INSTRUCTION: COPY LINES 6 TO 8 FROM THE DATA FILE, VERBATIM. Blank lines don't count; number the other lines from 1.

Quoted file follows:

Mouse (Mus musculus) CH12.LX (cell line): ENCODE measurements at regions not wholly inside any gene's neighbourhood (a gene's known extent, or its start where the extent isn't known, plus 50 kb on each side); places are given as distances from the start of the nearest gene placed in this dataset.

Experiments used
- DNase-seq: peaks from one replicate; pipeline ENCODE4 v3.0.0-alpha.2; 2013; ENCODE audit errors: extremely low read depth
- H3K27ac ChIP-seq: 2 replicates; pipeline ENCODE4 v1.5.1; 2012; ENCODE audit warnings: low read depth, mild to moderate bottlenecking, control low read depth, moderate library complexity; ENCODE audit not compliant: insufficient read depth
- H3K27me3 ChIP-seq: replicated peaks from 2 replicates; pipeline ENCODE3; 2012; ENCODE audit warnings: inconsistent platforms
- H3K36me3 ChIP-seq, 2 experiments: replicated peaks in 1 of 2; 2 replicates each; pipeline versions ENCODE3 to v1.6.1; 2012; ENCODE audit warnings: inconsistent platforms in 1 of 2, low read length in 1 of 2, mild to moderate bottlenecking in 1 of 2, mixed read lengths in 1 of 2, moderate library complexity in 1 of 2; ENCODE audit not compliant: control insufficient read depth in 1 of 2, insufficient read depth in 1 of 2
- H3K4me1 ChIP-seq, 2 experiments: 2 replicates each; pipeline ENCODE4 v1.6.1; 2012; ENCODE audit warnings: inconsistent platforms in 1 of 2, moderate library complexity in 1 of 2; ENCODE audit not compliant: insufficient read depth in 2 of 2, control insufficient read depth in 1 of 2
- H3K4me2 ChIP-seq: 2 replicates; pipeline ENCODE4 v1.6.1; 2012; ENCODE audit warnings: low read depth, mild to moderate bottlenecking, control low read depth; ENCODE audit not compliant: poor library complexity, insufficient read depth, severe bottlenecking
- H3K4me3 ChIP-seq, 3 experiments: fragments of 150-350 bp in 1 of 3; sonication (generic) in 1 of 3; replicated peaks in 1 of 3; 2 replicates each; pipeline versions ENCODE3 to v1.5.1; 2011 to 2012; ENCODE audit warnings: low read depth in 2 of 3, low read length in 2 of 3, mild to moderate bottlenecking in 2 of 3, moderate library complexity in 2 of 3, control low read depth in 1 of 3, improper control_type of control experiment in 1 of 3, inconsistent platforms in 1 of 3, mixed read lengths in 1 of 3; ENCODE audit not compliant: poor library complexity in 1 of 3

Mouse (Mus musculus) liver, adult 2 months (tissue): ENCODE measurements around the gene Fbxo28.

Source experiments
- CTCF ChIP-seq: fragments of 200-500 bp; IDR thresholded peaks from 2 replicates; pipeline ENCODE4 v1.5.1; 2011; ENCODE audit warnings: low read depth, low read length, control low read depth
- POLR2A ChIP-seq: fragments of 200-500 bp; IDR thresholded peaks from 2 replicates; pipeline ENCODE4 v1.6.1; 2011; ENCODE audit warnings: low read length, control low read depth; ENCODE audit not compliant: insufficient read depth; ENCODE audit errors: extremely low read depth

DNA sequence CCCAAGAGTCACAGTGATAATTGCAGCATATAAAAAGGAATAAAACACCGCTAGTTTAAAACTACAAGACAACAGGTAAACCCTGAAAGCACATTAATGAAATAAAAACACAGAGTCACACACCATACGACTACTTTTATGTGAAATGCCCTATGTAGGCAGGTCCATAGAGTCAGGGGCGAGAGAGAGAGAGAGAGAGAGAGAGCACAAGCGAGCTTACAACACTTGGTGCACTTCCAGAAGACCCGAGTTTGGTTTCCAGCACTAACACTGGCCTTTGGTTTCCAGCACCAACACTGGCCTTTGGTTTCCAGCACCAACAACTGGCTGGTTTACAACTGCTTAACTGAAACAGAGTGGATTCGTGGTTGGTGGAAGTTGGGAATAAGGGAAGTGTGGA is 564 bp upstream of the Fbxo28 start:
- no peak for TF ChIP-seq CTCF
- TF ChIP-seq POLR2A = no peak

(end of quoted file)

- H3K36me3 ChIP-seq, 2 experiments: replicated peaks in 1 of 2; 2 replicates each; pipeline versions ENCODE3 to v1.6.1; 2012; ENCODE audit warnings: inconsistent platforms in 1 of 2, low read length in 1 of 2, mild to moderate bottlenecking in 1 of 2, mixed read lengths in 1 of 2, moderate library complexity in 1 of 2; ENCODE audit not compliant: control insufficient read depth in 1 of 2, insufficient read depth in 1 of 2
- H3K4me1 ChIP-seq, 2 experiments: 2 replicates each; pipeline ENCODE4 v1.6.1; 2012; ENCODE audit warnings: inconsistent platforms in 1 of 2, moderate library complexity in 1 of 2; ENCODE audit not compliant: insufficient read depth in 2 of 2, control insufficient read depth in 1 of 2
- H3K4me2 ChIP-seq: 2 replicates; pipeline ENCODE4 v1.6.1; 2012; ENCODE audit warnings: low read depth, mild to moderate bottlenecking, control low read depth; ENCODE audit not compliant: poor library complexity, insufficient read depth, severe bottlenecking